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French Voters Petition For Obama To Run In Election

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A petition in France in support of former U.S. President Barack Obama to become the country's next president has gathered 30,000 signatures. Obama finished his second and final term as U.S. president on Jan. 21.

The petition was started by four voters who were displeased with the current state of French politics and the scandals that have occurred in this election season, according to the Independent. They also noted their concern about the country's far-right candidate, Marine Le Pen, who is currently leading in polls.

Like the U.S., France requires its president to be a citizen of the country, but Obama is not. France does not require its president to be "natural-born" at the U.S. does.

The four voters who started the petition said it was originally a joke, meant to add levity to a situation they felt unpleasant.

"It is ultimately a joke," one of the founders, who identified himself as "Barack," said. "We want people to wake up in the morning and, rather than have to see our usual candidates, rejoice in seeing Obama's face on the 500 posters we put up on the streets of Paris and get away from the repeated scandals we are hearing about."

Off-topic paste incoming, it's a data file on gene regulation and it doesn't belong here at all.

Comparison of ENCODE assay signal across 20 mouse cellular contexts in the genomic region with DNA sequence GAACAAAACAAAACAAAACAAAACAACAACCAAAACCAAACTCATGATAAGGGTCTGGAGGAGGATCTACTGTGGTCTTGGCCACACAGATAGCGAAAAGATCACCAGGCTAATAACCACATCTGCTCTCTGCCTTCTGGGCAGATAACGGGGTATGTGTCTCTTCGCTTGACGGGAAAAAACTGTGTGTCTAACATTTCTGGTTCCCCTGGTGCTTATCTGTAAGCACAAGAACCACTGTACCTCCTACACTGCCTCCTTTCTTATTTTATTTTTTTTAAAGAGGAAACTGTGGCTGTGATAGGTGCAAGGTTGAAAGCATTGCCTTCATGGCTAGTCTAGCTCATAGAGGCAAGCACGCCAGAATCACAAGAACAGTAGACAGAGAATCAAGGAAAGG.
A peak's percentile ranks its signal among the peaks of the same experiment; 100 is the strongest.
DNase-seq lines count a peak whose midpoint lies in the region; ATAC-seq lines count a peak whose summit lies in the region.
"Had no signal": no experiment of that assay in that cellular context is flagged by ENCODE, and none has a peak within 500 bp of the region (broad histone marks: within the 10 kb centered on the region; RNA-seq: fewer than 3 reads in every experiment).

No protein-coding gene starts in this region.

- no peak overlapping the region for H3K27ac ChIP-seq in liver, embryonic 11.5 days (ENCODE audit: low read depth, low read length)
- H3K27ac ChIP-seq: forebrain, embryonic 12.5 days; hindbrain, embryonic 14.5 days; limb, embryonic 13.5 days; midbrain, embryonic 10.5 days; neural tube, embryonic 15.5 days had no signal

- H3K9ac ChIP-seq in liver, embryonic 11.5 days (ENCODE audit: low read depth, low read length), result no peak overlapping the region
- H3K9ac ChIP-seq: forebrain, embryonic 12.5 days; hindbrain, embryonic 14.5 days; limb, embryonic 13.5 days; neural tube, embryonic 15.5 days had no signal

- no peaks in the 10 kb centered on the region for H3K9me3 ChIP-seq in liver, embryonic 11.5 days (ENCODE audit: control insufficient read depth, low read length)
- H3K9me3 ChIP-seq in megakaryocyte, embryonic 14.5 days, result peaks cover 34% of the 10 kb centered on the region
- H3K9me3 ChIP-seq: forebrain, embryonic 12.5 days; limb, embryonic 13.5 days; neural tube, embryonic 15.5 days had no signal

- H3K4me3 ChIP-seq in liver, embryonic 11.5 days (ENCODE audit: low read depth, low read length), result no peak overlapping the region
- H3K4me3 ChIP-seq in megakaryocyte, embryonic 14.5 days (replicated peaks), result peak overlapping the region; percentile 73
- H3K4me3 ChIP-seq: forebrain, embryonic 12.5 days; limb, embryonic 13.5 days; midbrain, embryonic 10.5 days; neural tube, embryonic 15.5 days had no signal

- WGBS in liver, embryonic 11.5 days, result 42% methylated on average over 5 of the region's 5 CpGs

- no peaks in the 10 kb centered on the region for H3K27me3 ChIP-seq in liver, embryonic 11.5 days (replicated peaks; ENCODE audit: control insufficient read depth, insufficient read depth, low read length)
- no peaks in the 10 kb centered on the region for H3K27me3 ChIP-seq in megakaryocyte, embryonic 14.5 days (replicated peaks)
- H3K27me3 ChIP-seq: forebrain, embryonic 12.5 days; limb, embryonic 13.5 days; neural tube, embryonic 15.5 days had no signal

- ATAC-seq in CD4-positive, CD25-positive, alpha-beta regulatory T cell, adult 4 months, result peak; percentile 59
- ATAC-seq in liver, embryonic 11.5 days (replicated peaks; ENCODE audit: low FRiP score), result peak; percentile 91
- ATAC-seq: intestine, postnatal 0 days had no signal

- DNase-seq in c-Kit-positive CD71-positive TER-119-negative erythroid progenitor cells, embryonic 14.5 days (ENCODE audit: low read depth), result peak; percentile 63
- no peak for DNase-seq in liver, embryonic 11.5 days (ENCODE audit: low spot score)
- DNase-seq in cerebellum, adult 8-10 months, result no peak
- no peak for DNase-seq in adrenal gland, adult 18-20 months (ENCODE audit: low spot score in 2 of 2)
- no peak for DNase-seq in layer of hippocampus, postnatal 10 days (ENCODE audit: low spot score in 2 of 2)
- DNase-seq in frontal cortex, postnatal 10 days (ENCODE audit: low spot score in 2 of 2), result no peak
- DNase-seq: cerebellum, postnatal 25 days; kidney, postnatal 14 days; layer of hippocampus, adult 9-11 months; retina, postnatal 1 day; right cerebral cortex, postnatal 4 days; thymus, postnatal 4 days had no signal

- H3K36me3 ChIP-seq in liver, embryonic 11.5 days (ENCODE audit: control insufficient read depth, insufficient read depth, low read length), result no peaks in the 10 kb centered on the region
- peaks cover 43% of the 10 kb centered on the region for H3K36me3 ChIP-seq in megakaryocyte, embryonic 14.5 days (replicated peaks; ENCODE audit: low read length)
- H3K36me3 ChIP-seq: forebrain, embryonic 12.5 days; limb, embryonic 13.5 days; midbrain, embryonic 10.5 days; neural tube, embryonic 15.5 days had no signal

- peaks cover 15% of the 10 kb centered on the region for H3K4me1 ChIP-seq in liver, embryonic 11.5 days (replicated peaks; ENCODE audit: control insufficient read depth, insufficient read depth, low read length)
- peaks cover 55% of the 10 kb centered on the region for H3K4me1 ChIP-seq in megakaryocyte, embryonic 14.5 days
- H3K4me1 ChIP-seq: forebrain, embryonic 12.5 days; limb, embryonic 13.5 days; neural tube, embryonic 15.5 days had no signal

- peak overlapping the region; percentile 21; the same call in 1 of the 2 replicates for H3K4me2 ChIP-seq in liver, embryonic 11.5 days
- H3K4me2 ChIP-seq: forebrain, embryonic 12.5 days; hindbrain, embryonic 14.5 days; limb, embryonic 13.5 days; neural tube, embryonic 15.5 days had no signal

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Public reception, the founders say, has been mostly positive. "The reaction from people has been brilliant. It's what they want. The funniest thing is when people first think it's totally crazy, but then ask themselves: 'Actually, why not?'"

The website set up for the "Obama17" campaign, which has no connection to Obama himself, says he has "the best resume in the world for the job," reports ABC News.

"At a time when France is about to vote massively for the extreme right, we can still give a lesson of democracy to the planet by electing a French president, a foreigner," reads the website. 

The French election begins its first wave of voting April 23. If a candidate fails to win a majority, a runoff election between the top two candidates will take place May 7.

Sources: Independent, ABC News, Obama17/ Photo credit: Gage Skidmore/Flickr, Obama17

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